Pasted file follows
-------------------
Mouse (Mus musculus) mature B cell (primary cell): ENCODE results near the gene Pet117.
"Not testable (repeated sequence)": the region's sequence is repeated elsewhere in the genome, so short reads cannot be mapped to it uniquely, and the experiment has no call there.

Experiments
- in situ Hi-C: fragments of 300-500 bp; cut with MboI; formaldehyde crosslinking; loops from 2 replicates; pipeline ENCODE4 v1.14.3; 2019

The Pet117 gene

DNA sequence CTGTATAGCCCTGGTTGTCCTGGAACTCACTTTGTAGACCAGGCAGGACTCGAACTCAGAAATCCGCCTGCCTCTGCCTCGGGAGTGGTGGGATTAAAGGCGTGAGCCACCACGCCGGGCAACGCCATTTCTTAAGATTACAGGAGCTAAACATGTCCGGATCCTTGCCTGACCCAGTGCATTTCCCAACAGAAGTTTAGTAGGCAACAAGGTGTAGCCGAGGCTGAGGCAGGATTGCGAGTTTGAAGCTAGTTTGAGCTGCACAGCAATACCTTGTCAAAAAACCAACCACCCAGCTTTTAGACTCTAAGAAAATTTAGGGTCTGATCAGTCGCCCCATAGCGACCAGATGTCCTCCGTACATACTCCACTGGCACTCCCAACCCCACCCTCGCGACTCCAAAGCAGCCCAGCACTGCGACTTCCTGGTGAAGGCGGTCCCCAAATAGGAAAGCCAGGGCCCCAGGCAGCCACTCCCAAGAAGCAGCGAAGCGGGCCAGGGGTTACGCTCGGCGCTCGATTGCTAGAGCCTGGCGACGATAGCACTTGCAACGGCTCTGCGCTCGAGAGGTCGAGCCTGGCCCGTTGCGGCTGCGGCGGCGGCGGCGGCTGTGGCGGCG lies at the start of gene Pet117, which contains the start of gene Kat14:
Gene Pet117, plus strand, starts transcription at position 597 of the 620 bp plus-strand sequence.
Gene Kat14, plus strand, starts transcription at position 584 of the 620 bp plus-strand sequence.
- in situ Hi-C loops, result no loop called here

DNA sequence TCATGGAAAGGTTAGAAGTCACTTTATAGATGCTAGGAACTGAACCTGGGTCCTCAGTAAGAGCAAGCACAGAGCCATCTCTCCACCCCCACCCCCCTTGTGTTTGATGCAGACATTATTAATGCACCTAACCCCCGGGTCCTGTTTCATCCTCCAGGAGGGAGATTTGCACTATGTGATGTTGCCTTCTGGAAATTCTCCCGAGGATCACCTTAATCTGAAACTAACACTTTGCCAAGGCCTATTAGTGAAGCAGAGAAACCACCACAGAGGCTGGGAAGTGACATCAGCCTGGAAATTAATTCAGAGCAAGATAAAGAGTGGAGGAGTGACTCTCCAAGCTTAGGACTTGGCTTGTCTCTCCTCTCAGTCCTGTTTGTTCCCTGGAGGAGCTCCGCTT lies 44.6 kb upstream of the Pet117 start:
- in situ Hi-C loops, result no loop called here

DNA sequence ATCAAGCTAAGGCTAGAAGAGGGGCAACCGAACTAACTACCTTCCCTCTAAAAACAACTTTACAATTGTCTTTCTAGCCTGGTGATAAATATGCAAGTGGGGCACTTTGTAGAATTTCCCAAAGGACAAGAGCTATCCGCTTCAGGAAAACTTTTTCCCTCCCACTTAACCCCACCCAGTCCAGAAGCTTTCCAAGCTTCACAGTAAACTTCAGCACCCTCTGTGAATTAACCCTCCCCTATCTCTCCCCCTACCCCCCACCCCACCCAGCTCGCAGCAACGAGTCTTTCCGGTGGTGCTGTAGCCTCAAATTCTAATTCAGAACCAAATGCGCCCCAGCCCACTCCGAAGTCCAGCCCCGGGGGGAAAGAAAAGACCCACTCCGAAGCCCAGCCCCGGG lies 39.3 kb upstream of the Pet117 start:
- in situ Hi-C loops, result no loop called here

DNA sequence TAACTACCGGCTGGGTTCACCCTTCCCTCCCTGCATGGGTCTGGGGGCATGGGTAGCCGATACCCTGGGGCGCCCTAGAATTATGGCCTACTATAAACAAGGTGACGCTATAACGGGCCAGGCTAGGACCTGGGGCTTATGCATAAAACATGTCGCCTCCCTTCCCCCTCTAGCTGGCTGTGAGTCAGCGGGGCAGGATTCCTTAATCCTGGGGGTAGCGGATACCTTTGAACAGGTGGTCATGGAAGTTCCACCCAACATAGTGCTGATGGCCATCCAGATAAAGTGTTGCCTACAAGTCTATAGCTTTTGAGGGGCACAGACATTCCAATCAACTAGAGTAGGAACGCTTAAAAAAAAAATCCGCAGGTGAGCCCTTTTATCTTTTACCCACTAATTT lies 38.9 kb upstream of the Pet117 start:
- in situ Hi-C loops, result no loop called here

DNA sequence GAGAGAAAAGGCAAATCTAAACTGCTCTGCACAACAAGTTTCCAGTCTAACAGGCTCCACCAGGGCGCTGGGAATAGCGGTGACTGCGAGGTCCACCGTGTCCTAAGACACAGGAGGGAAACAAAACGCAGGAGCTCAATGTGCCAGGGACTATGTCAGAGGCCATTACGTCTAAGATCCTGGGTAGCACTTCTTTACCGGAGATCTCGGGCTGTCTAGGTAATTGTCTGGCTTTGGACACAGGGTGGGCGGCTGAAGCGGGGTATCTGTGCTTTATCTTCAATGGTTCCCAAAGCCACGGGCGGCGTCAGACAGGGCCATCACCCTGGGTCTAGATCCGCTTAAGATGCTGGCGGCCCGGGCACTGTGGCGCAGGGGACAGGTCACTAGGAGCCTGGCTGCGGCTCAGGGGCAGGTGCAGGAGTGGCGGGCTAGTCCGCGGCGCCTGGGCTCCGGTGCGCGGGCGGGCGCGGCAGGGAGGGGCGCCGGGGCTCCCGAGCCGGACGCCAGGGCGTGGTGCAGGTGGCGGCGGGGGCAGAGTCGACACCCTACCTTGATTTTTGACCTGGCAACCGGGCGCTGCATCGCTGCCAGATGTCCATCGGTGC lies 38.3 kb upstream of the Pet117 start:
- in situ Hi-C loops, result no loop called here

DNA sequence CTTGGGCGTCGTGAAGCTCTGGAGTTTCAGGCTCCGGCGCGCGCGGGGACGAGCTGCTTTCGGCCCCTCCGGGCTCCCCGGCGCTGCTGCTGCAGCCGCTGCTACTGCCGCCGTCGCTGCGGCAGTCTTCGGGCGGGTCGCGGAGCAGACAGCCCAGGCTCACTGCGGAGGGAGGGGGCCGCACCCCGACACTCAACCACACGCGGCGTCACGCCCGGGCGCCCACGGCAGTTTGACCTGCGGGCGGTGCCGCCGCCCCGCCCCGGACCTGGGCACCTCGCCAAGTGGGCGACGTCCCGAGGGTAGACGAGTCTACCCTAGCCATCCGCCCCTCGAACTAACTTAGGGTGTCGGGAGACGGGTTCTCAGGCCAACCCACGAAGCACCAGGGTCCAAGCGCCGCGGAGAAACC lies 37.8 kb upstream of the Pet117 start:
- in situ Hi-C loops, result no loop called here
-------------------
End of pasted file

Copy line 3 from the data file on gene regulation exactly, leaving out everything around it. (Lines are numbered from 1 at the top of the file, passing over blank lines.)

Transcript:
Experiments